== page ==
2. There was sufficient evidence for a person of ordinary prudence and caution to conscientiously entertain a reasonable belief that defendant was a manufacturer under MCL 205.422(m)(i) because he produced a tobacco product. According to testimony at the preliminary examination, defendant admitted that he mixed two or more different tobaccos to create a new "special blend." He then relabeled that combination and made it available for sale to the public. Having produced a new tobacco product, defendant was required to be licensed as a manufacturer, and there was no dispute that defendant had no such license. Therefore, the district court did not abuse its discretion by binding defendant over for trial in the Wayne Circuit Court for alleged violations of MCL 205.423(1) and MCL 205.428(3). Because the Court of Appeals reached the same conclusion, albeit for different reasons, this portion of its judgment was affirmed.

         3. The Court of Appeals erred by concluding that defendant's repackaging packets of tobacco into tins and relabeling it before offering it for sale amounted to the manufacturing of a new tobacco product. Taking packets of tobacco out of a box from a distributor and placing those packets into tins with new labels did not constitute the manufacture a tobacco product, because the tobacco product itself remained completely unaltered and was suitable for use before being placed in the tins. Defendant also did not produce a tobacco product by repackaging and relabeling the tobacco because, given that the tobacco product was completely unchanged after being placed in the tins, the repackaging and relabeling did not give being, form, or shape to a new tobacco product. In going beyond the dictionary definitions of "manufactures" and "produces, " the Court of Appeals fashioned an overly expansive definition that encompassed conduct not supported by the plain and ordinary meaning of those words. That Court's definition also failed to appreciate that the focus of the inquiry should have been on the tobacco product itself, not the precise manner or mechanism in which that product was displayed or offered to the public. Accordingly, this portion of the Court of Appeals' judgment was reversed.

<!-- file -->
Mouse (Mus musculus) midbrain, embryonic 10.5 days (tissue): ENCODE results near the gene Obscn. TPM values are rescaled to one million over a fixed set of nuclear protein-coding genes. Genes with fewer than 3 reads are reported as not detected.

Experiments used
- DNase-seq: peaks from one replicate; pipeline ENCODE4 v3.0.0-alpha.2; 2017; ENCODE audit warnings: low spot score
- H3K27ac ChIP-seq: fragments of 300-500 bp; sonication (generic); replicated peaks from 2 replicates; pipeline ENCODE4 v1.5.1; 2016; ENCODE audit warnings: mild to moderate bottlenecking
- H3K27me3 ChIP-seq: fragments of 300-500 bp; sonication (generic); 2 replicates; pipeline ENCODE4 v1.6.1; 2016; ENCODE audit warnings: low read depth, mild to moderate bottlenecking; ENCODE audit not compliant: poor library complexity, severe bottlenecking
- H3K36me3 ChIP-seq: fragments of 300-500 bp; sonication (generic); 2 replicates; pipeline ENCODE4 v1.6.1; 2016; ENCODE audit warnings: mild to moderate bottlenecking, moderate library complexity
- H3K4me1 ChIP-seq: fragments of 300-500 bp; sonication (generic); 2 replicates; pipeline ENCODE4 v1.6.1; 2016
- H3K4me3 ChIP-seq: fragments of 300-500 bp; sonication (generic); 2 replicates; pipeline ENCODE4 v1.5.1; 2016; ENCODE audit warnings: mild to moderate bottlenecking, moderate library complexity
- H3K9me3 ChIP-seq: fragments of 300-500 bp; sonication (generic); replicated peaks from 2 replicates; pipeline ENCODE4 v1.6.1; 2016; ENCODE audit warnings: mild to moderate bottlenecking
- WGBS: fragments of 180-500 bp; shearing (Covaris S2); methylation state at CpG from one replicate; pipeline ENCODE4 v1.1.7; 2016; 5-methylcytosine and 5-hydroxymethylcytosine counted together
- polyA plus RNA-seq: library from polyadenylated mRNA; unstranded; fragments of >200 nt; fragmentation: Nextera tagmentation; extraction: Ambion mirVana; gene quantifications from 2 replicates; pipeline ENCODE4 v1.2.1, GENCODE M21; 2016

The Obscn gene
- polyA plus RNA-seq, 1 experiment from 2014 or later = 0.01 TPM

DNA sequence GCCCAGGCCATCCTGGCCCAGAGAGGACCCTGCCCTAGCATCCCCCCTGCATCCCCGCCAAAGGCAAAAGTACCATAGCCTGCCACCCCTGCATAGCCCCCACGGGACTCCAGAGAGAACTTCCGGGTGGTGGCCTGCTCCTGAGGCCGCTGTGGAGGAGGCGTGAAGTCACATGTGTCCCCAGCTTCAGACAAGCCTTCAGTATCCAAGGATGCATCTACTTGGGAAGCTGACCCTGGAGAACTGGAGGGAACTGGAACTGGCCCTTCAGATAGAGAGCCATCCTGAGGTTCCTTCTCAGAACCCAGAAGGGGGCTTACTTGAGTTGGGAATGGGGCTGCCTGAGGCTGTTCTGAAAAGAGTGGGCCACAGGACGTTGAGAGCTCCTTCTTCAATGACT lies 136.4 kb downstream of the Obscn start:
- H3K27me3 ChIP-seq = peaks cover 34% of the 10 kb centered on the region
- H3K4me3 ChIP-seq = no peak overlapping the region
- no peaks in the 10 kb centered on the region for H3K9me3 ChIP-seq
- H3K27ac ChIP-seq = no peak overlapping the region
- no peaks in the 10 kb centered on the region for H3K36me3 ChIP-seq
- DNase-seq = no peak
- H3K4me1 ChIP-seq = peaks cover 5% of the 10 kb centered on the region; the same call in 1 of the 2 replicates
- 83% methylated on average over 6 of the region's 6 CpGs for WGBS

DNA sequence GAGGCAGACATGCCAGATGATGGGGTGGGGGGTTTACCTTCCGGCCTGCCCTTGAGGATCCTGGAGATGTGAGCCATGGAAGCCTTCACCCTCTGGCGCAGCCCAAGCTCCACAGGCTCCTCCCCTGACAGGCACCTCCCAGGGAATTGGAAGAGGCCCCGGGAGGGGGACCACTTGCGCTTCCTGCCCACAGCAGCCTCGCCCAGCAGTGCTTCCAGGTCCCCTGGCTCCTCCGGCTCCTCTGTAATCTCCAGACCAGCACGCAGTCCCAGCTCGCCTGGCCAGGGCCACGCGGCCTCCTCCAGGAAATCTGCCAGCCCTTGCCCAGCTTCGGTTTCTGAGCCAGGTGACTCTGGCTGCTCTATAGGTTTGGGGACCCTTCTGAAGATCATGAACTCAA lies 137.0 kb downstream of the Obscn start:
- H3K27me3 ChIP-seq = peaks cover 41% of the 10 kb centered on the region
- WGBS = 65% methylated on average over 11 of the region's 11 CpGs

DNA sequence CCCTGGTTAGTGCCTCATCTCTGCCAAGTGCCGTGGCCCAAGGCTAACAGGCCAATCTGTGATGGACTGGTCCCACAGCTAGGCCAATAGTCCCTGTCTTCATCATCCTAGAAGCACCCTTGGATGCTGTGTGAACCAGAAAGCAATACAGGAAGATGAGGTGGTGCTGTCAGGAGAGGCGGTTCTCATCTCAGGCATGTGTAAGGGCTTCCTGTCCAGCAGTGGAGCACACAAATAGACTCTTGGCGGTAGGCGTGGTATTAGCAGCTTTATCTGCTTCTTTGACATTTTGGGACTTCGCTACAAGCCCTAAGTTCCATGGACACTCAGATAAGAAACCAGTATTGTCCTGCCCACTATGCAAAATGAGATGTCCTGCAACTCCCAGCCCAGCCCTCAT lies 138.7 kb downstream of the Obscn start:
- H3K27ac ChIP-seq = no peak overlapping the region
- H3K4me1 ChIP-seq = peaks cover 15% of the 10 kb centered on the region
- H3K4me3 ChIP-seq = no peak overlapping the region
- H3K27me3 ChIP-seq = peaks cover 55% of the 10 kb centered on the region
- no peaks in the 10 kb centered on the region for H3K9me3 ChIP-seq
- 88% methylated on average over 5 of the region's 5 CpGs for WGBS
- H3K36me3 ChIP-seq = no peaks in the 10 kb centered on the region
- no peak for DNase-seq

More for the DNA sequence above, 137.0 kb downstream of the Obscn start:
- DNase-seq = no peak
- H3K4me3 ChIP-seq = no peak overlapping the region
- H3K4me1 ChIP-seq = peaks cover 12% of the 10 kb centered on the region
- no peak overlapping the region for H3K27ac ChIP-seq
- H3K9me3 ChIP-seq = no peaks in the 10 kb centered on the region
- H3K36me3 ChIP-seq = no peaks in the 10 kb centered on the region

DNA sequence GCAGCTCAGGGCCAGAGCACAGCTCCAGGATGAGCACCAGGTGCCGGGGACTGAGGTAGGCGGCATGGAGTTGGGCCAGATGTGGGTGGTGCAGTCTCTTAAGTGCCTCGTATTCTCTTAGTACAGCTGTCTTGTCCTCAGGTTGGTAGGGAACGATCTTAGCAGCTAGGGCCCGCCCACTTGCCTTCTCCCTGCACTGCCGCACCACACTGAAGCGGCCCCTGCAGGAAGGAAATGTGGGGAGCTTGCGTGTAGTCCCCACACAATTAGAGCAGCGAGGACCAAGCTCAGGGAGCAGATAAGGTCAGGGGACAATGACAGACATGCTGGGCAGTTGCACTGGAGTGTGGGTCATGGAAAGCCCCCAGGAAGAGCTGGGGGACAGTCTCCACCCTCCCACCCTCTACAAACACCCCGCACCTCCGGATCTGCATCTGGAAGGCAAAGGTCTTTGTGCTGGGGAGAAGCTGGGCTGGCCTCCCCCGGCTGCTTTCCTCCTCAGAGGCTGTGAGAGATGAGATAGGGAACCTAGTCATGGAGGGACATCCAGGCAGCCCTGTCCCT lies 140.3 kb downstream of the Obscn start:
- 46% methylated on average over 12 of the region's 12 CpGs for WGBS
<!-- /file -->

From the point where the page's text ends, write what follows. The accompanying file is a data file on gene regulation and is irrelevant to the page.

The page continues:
Court of Appeals judgment affirmed in part and reversed in part; case remanded to the Wayne Circuit Court for further proceedings.

         BEFORE THE ENTIRE BENCH

          OPINION

          ZAHRA, J.